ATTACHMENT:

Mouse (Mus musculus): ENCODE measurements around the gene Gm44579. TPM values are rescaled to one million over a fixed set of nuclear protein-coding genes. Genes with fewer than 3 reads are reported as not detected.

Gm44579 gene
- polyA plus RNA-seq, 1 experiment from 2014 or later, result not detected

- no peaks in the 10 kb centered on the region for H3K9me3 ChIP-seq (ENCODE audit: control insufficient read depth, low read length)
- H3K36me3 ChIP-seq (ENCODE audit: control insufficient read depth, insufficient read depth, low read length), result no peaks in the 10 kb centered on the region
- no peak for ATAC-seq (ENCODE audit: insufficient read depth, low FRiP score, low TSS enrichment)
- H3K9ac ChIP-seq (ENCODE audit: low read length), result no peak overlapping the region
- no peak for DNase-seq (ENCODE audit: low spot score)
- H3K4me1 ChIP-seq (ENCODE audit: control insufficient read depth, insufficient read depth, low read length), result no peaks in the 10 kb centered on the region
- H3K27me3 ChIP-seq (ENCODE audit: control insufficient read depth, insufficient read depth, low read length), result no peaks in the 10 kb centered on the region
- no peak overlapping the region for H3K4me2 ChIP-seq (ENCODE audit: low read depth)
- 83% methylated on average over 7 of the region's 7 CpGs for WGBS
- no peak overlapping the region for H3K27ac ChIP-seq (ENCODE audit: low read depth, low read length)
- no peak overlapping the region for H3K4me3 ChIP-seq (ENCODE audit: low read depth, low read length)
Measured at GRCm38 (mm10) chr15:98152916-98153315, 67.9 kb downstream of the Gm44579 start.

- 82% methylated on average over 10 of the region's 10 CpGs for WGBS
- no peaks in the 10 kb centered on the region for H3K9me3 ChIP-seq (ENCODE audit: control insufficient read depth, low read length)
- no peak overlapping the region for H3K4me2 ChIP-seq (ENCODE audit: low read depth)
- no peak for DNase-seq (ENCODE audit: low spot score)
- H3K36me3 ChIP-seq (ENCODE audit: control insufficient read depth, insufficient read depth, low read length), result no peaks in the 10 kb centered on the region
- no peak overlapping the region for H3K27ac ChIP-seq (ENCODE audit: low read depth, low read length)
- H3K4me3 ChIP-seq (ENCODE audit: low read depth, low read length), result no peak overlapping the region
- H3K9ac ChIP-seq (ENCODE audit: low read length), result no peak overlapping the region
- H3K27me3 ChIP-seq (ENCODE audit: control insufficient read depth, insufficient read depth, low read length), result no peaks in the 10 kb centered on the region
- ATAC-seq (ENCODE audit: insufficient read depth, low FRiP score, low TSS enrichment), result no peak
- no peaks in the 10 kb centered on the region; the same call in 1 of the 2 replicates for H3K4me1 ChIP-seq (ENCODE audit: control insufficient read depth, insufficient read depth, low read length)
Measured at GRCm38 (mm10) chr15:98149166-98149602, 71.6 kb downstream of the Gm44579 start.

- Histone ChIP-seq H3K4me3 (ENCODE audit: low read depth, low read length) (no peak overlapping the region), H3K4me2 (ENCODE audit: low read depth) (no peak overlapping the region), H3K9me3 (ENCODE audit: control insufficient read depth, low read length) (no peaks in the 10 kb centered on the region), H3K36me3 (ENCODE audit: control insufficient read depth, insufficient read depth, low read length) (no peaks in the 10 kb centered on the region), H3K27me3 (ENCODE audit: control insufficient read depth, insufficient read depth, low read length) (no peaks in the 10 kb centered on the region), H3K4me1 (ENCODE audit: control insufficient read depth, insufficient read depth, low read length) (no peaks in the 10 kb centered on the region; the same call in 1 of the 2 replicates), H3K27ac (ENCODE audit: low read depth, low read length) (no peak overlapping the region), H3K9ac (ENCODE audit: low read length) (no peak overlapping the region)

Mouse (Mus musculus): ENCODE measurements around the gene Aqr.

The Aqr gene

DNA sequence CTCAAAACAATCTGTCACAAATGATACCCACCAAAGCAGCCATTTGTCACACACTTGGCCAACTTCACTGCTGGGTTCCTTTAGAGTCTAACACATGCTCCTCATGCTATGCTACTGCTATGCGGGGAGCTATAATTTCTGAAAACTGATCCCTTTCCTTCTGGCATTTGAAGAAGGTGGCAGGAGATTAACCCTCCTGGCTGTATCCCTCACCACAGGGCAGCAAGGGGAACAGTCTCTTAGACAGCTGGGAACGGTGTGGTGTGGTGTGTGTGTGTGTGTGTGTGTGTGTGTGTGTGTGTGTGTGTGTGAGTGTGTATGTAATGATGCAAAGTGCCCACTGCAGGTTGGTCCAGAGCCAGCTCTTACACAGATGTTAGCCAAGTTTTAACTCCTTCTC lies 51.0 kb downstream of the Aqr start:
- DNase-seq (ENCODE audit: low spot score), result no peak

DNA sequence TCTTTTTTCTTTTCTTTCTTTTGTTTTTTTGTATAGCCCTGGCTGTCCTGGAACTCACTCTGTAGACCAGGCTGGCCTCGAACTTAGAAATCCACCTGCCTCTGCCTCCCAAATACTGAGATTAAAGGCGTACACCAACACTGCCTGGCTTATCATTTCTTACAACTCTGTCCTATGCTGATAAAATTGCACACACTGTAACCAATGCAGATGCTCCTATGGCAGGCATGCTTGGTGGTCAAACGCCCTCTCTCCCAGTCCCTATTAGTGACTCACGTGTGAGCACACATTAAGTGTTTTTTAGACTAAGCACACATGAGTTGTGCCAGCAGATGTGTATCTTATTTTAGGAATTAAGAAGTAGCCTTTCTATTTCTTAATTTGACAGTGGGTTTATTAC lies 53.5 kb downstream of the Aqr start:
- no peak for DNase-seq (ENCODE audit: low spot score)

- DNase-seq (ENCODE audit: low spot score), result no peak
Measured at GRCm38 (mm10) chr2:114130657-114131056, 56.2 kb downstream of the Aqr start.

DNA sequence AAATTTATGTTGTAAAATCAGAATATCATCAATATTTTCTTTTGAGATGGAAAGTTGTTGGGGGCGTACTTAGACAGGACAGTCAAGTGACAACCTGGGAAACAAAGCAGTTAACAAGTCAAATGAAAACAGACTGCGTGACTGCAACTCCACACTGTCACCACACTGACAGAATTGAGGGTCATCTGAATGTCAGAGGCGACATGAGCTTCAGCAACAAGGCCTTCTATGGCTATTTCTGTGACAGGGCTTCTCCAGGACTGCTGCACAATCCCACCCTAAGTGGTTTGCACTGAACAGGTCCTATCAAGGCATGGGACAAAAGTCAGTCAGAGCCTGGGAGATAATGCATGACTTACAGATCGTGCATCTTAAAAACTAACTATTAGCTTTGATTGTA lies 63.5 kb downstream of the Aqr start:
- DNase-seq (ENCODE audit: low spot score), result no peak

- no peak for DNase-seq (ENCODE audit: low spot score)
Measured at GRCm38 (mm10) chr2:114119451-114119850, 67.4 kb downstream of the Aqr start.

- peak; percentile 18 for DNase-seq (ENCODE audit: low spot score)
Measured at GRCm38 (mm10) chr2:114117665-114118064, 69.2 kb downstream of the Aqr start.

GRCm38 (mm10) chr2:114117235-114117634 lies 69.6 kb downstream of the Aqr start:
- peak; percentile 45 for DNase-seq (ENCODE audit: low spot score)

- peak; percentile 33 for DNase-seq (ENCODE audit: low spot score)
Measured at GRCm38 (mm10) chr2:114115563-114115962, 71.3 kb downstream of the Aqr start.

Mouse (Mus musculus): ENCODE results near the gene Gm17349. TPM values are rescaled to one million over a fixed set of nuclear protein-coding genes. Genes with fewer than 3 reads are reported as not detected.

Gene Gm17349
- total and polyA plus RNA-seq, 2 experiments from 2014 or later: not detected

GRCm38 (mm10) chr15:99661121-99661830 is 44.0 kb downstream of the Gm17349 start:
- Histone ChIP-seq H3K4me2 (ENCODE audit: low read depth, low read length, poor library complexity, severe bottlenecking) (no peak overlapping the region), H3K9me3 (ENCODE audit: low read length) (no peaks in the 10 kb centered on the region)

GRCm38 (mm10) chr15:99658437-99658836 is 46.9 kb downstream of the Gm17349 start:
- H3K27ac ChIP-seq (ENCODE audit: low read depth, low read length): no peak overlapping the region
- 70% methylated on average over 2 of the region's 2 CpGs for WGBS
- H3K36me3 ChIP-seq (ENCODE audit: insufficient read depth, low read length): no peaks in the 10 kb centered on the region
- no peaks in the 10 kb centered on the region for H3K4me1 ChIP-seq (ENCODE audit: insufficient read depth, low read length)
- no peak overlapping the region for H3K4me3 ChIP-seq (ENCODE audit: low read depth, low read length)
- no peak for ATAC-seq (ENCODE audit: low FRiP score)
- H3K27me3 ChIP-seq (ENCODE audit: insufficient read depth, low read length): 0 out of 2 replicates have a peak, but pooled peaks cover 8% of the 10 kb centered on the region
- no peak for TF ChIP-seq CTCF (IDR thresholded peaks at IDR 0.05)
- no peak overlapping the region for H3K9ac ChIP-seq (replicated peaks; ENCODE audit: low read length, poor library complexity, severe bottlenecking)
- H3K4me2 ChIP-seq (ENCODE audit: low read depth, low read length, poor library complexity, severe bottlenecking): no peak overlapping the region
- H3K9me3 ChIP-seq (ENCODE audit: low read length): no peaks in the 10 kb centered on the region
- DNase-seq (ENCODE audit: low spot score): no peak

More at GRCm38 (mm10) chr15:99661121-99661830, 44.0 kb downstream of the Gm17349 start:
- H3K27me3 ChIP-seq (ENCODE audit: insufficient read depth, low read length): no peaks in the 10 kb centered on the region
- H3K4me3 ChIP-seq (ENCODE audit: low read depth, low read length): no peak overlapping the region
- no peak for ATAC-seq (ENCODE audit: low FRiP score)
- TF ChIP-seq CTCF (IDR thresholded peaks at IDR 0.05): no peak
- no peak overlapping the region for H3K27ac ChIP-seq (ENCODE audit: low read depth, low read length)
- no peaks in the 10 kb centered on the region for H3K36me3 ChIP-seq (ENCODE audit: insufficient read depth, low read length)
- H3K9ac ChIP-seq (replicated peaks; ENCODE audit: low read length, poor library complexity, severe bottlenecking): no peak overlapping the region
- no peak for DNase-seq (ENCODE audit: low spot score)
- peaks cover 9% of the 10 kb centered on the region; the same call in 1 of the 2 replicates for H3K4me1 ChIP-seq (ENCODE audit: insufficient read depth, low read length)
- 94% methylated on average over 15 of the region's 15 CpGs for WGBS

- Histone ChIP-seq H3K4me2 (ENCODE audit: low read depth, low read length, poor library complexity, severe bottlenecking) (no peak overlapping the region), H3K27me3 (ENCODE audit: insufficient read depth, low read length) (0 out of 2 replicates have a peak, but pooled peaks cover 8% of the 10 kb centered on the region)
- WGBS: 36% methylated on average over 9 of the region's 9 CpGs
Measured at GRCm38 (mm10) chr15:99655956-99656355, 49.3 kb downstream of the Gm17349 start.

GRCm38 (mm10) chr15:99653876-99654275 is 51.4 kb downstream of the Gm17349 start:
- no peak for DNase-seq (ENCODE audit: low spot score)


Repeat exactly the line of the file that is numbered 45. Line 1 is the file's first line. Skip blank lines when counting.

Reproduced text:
- peak; percentile 33 for DNase-seq (ENCODE audit: low spot score)